In Reckoning with Our Roots, Wynne tells the story of her love/hate relationship with the south. That ambivalence, she explains, began when she was 8 years old, when “the consequences of the Jim Crow south jumped up from my family’s coffee table and slapped my young white face.” A magazine cover photo caused that sting. It depicted men and women, with contorted faces, swinging chains threateningly at young black children, trying to integrate a school. National guardsmen stood with rifles between the children and the angry mob.
From that moment on, Wynne reports, she wrestled with the good, the bad, and the ugly of the southern experience---its beautiful land, its deep sense of relationship, its gift of metaphor---and its brutality of slavery, its horrors of lynching, its oppressive Jim Crow laws, and its denial of policies grounded in racism, sexism, and class.
The book recounts her journey to make sense of all those southern dichotomies, while inviting readers to reflect on their own cultural dualities. Such engagement, Wynne believes, can help all of us understand that the south’s history is just one piece of the larger tapestry of an apartheid nation. She challenges us to unearth the country’s past and present institutional tyranny, so we can ultimately come home to our nation’s founding ideals.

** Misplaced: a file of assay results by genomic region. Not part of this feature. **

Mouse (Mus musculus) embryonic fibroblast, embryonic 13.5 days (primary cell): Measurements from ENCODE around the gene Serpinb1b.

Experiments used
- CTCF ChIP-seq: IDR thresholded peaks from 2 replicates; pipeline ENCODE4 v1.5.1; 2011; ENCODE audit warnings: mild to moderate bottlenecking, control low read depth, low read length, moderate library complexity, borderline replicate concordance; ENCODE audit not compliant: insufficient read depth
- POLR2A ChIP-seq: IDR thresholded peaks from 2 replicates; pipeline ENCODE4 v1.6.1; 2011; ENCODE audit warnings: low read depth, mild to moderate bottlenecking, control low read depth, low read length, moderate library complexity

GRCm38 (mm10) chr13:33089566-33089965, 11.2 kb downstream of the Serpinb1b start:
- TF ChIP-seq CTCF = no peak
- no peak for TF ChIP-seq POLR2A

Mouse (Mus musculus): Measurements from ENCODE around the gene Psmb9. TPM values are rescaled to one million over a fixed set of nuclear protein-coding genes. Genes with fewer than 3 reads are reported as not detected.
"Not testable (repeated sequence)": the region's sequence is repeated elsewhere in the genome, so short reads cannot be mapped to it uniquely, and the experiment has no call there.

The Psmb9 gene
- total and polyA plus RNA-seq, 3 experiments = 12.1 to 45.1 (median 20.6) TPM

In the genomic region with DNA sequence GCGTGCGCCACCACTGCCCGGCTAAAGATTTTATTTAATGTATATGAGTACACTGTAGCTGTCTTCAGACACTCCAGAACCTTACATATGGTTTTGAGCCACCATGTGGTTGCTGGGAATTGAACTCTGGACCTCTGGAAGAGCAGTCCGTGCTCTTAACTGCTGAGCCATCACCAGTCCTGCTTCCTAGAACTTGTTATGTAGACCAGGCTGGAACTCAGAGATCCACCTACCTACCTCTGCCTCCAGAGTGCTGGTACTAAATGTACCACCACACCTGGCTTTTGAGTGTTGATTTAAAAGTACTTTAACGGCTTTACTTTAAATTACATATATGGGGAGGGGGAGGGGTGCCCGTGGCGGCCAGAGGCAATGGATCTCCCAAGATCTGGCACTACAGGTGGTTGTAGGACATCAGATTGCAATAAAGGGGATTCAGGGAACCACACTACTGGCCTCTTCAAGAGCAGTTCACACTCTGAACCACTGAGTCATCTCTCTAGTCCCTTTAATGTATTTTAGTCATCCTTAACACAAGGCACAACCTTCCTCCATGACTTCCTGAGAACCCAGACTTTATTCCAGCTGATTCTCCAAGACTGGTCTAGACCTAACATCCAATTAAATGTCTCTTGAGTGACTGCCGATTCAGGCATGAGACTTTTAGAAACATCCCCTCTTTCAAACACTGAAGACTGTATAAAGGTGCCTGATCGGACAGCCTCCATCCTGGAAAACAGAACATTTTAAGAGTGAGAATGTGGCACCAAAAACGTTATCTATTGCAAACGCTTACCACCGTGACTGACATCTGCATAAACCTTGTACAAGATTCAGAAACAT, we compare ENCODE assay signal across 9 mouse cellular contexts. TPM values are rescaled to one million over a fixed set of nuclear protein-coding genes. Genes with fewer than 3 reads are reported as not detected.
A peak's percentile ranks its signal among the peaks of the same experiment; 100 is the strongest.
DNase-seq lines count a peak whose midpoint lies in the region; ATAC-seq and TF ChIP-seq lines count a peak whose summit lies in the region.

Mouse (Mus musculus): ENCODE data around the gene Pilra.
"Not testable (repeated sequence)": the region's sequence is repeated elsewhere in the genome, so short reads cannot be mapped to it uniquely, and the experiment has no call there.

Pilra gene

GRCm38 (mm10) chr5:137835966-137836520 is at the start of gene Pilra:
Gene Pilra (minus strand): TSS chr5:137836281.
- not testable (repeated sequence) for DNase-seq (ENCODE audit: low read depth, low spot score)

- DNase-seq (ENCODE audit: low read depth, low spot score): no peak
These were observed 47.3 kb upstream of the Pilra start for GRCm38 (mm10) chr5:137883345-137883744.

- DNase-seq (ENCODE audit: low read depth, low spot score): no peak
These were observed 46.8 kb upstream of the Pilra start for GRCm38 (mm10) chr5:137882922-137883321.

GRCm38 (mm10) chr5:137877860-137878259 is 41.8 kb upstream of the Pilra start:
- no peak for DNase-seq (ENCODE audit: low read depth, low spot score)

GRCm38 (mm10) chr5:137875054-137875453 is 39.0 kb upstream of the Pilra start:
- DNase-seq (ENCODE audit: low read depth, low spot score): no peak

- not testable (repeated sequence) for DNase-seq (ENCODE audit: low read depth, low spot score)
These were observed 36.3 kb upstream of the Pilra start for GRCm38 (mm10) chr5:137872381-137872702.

Reckoning with Our Roots unstitches the notion that the Eurocentric narrative is the only story of America. Wynne claims it is just one of many stories that weave diverse strands into a collective, national whole. She contends that until all stories of cultural liberation create the cloth of our schools’ curriculum and our lives, our country will continue to unravel the dream of democracy.
In this book, Wynne examines issues of power and privilege; white supremacy; the #MeToo Movement; the failure of schools to deliver quality education to marginalized students; the brilliance of the Algebra Project and the Young People’s Project; the necessity for quality public schools for all; and the many lessons we can learn by listening to the young, and by studying Black scholars, the Southern Freedom Movement and the Black Liberation Movement of the African Diaspora.
Foreword: Lisa Delpit
Foreword: Bob Moses
Part One: Deep Roots of White Supremacy
1. Born white in the south: Ghosts in our blood
2. Careening between hope and despair
3. An American that has never been
Part One: Websites and Questions Relating to the Essays
Part Two: Limbs of Supremacy Stretch into Institutions
4. Concocting a witch’s brew
5. Whose children are they?
6. Becoming whole
7. Surrendering advantage
8. If the nation’s so smart, why are schools so dumb?
Part Two: Websites and Questions Relating to the Essays
Part Three: Supremacy’s Shadow Stalks the Here and Now
9. Nero’s Guests
10. Is property worth more than bodies?
11. Labels and lies
12. The signals we give
13. Where were we then?
Part Three: Websites and Questions Relating to the Essays
Part Four: The Privilege of the Fight
14. Running with gazelles
15. Counter-narratives to the practice of “dirty” research
16. Stumbling into the path of human signposts
17. I thought I was crazy
18. An American love story
Part Four: Websites and Questions Relating to the Essays
About the Author